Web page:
Authors: Alexander Temes*, Oklahoma State University
Topics: Spatial Analysis & Modeling, Medical and Health Geography, Hazards and Vulnerability
Keywords: Public Safety, Fire Department, Emergency Medical Services, GIS, Response Time, Network Mapping, Urban Sprawl
Session Type: Paper
Start / End Time: 9:55 AM / 11:35 AM
Room: Balcony B, Marriott, Mezzanine Level
Presentation File: No File Uploaded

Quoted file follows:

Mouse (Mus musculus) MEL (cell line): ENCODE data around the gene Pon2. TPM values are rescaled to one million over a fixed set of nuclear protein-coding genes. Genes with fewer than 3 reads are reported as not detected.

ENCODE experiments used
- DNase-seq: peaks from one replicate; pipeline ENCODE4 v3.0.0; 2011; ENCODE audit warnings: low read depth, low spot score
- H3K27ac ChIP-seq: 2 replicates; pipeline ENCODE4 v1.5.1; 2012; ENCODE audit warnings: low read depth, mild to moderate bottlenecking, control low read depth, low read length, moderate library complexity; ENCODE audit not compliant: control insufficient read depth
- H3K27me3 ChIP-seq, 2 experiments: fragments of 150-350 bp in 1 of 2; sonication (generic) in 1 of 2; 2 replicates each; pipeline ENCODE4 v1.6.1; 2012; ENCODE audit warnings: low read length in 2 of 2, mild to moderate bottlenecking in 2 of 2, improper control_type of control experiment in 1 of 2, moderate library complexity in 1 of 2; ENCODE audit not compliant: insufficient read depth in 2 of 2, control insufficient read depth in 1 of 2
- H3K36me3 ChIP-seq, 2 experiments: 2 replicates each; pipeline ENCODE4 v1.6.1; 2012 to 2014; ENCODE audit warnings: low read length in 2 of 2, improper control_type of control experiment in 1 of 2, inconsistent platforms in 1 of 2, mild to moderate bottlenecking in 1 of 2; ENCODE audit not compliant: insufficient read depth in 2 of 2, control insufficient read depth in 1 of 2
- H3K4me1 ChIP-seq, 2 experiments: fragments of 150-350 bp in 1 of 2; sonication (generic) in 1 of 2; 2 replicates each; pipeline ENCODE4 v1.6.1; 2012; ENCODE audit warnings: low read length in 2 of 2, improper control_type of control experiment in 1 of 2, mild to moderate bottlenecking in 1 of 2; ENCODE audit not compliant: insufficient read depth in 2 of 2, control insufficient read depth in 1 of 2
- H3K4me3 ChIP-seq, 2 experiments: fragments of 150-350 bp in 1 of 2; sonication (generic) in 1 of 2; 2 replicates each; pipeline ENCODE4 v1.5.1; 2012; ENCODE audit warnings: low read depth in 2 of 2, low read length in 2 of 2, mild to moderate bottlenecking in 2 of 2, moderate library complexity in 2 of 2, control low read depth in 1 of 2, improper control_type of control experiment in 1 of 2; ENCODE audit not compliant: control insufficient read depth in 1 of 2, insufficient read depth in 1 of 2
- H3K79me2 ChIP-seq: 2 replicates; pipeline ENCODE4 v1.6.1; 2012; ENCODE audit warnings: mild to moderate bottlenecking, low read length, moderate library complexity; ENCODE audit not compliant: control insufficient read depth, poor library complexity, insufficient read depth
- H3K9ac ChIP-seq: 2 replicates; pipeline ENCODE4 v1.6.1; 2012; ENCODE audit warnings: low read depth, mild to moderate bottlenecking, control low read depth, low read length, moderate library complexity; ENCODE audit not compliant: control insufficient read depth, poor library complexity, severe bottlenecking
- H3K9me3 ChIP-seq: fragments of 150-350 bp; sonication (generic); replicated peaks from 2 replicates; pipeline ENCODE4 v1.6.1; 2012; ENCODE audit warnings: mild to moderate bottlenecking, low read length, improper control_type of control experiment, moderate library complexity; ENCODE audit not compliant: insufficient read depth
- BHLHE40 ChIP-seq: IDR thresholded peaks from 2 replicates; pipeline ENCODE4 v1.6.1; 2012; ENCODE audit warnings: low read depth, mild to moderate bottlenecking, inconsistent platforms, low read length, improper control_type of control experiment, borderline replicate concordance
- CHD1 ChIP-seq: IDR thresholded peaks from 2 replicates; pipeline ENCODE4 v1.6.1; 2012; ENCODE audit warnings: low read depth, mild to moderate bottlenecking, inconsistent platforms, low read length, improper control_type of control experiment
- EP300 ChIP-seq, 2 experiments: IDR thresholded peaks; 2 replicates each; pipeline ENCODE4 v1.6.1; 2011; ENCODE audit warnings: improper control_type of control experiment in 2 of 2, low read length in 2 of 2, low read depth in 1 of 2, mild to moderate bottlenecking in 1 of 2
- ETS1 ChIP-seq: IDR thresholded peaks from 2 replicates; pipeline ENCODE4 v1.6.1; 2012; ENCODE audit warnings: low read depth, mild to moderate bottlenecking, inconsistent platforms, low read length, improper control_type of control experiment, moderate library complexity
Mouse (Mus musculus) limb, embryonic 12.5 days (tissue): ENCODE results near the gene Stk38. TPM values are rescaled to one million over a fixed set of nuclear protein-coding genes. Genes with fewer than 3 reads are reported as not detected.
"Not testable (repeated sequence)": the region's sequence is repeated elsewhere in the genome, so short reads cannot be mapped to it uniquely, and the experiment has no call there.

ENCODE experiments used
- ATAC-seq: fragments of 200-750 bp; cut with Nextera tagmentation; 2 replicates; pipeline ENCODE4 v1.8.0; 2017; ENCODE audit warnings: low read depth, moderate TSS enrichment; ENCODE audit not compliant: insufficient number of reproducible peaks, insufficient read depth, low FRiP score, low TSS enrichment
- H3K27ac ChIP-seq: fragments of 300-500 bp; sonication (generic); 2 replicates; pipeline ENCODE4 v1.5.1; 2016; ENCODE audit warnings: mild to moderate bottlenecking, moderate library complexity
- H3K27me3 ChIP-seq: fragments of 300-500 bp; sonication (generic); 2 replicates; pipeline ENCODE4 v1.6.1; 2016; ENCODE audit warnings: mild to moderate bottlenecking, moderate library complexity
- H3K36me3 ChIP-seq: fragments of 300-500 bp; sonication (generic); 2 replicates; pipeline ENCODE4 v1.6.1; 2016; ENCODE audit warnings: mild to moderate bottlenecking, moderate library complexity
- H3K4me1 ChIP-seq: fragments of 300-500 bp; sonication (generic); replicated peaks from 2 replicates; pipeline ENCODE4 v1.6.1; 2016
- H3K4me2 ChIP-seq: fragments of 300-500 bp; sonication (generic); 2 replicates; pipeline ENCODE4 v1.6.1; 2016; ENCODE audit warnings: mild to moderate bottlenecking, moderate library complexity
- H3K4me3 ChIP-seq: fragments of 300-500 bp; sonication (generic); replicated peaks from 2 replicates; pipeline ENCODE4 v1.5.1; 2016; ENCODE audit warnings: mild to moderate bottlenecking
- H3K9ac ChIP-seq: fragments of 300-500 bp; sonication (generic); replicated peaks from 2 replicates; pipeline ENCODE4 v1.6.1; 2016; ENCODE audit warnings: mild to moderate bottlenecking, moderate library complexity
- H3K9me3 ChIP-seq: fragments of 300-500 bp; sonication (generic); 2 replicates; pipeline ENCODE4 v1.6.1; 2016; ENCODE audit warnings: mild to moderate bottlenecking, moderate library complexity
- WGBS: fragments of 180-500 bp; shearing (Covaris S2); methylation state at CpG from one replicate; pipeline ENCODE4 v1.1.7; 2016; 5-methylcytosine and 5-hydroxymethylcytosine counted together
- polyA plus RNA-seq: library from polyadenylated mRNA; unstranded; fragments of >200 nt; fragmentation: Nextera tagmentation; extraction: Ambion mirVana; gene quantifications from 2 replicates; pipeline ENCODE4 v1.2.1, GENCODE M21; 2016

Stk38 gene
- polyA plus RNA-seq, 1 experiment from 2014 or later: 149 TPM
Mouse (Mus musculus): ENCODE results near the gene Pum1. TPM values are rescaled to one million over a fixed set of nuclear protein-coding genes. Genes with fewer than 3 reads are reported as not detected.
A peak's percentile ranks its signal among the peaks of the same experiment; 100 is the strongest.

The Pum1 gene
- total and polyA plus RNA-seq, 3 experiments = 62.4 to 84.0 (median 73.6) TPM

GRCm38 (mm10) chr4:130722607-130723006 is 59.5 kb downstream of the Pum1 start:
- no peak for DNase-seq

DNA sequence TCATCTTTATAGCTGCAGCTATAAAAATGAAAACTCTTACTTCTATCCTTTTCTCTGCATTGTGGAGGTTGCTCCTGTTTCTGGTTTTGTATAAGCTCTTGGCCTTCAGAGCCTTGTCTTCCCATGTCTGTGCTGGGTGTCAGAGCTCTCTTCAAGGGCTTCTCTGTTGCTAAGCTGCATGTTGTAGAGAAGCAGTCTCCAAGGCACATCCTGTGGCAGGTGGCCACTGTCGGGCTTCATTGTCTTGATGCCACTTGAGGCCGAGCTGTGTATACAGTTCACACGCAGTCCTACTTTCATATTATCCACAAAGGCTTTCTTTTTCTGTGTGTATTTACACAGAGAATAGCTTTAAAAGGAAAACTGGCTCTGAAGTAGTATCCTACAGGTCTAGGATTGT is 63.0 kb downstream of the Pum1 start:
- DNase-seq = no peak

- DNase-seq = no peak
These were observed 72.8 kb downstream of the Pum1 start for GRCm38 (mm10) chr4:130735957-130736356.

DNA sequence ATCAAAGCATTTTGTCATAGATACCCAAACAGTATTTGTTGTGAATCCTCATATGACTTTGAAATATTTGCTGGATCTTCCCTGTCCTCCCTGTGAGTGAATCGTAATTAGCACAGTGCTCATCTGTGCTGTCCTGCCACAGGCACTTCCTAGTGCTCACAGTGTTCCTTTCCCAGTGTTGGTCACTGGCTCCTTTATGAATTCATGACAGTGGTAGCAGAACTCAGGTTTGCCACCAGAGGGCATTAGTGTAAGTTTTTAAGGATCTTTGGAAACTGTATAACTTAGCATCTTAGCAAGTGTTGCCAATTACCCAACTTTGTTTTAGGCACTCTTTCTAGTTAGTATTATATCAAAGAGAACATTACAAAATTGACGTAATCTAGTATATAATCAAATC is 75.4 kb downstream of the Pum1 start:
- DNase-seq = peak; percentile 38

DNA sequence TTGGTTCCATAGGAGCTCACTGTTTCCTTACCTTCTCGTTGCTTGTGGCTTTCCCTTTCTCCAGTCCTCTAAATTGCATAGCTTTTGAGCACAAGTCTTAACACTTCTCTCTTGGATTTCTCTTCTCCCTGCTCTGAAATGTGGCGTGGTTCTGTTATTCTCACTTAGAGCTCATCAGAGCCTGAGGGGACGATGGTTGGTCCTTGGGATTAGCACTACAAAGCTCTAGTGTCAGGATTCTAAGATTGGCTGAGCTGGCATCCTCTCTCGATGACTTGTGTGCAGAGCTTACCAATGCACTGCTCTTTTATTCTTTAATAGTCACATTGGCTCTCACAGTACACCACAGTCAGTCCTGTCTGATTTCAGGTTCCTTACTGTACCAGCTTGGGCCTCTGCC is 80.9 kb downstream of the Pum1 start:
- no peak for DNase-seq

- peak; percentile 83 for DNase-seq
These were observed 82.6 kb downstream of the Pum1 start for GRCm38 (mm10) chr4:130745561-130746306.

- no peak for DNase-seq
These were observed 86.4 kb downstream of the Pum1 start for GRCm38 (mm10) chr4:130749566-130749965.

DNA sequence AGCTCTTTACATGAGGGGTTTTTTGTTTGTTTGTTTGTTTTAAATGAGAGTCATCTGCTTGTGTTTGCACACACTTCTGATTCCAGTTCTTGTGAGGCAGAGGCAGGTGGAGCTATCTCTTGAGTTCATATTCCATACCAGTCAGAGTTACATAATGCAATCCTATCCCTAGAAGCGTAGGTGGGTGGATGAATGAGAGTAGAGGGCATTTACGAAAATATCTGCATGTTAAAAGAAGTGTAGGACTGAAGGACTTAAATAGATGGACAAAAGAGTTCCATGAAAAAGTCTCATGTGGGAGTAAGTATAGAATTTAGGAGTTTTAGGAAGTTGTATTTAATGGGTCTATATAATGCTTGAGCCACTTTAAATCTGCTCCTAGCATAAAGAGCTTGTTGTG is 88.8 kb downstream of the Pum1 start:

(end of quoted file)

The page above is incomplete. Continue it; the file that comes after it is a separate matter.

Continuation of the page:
The Phoenix Metropolitan Area (PMA) features the lowest population density of major US urban areas. Due to unique local geographies and broad urban sprawl, the PMA features an emergency medical dynamic unique compared to other major American cities. Each city in the PMA operates its own independent, combined Fire/Emergency Medical Service (EMS), with some cities partnering with private ambulance corporations to provide patient transport. Between sprawl and differing Fire/EMS policies, the topic of service areas becomes a critical issue. This research sought to develop a measure of how well cities provide Fire/EMS care in the context of sprawl, and identify how well service is provided to people over 65, a demographic that disproportionately consumes Fire/EMS resources. Methodologically, this research developed a metric that combined national Fire/EMS response time standards with a generally accepted limit of hospital transport times. This metric was integrated into the ArcGIS Network Analyst tool to identify which Phoenix municipalities provided the highest degree of service, how these zones served to the elderly population, and to identify segments of the area that may need more Fire/EMS or hospital resources. This research found that the elderly population and hospitals were highly clustered. Fire/EMS services were also slightly clustered, as different cities allocated resources in relation to their own city’s needs. In relation to sprawl, this left parts of the city on the fringes in extended Fire/EMS response time areas. Future, ongoing research will include an improved Fire/EMS-focused network analyst tool and comparative study against other Sun Belt cities.